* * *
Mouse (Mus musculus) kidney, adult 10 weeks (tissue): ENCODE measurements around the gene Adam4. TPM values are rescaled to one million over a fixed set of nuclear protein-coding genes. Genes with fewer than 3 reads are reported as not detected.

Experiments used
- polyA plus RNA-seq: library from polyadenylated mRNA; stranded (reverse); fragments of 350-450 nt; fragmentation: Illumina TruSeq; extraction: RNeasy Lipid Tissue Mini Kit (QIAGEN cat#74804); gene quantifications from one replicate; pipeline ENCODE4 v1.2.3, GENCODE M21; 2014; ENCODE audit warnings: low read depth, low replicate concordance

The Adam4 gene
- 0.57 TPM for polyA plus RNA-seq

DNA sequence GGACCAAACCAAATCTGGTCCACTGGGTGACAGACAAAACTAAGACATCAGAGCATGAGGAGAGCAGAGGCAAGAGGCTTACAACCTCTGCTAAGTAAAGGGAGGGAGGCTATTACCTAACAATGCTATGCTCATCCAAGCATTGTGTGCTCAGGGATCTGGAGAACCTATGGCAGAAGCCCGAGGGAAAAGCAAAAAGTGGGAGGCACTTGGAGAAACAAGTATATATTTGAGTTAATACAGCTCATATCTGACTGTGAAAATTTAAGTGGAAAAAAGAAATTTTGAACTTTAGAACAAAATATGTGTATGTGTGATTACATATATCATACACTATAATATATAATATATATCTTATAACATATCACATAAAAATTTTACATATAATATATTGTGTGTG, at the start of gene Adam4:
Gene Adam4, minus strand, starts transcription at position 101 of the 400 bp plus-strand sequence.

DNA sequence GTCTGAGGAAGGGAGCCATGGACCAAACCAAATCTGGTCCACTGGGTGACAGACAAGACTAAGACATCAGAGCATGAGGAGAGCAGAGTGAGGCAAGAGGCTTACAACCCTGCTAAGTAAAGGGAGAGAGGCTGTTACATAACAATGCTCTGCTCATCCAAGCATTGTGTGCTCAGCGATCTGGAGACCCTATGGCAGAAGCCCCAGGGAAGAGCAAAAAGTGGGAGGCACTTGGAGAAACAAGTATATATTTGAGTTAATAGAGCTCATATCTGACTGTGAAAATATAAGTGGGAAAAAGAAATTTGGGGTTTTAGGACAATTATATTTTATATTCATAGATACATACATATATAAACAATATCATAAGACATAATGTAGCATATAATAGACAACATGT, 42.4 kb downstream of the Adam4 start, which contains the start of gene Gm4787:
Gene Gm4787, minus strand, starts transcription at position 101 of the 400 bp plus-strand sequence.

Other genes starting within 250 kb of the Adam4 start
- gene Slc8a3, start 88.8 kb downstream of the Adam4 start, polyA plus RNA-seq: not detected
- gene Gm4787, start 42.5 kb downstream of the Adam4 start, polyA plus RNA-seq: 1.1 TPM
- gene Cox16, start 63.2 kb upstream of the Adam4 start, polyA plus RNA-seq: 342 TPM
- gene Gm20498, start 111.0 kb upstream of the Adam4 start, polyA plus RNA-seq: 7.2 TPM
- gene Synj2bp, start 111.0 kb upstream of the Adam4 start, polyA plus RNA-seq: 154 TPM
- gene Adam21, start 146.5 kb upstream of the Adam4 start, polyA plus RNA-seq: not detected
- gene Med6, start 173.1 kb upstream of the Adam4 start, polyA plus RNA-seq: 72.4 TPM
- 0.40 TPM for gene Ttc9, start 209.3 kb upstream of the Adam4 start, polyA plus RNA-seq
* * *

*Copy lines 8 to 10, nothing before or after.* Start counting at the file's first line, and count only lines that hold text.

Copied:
DNA sequence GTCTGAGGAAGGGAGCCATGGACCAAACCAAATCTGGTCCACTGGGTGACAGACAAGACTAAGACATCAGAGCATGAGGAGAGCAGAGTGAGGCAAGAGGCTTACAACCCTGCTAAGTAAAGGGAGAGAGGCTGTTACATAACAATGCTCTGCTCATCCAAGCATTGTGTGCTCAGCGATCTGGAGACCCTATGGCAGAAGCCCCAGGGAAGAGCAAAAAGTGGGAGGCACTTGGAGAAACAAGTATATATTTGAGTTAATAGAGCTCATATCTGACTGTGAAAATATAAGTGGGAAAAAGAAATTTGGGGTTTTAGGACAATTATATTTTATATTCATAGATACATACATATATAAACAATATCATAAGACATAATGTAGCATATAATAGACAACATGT, 42.4 kb downstream of the Adam4 start, which contains the start of gene Gm4787:
Gene Gm4787, minus strand, starts transcription at position 101 of the 400 bp plus-strand sequence.

Other genes starting within 250 kb of the Adam4 start